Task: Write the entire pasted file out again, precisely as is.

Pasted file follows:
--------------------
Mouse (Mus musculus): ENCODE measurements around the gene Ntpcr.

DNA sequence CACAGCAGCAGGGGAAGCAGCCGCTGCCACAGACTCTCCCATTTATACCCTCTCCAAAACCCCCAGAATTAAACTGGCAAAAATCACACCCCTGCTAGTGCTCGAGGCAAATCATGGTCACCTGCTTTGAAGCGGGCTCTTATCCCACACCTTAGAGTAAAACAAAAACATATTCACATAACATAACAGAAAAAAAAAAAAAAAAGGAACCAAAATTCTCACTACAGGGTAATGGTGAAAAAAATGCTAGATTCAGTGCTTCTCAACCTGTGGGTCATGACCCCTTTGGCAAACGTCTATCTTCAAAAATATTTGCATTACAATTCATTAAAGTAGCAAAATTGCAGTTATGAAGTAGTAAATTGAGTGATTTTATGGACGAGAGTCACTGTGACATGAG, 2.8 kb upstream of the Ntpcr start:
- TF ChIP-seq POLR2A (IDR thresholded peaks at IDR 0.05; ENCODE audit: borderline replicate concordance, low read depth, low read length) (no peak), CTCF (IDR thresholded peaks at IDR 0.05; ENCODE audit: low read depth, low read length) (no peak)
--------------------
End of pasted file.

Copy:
Mouse (Mus musculus): ENCODE measurements around the gene Ntpcr.

DNA sequence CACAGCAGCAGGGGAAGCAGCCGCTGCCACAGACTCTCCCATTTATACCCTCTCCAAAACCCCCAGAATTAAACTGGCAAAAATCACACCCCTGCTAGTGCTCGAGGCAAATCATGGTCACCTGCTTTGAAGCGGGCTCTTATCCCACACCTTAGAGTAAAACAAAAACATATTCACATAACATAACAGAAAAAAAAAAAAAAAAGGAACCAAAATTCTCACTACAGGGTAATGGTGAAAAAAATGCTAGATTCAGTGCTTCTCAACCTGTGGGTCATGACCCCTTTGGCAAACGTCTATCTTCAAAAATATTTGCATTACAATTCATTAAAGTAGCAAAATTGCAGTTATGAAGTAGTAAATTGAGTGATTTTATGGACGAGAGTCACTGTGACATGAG, 2.8 kb upstream of the Ntpcr start:
- TF ChIP-seq POLR2A (IDR thresholded peaks at IDR 0.05; ENCODE audit: borderline replicate concordance, low read depth, low read length) (no peak), CTCF (IDR thresholded peaks at IDR 0.05; ENCODE audit: low read depth, low read length) (no peak)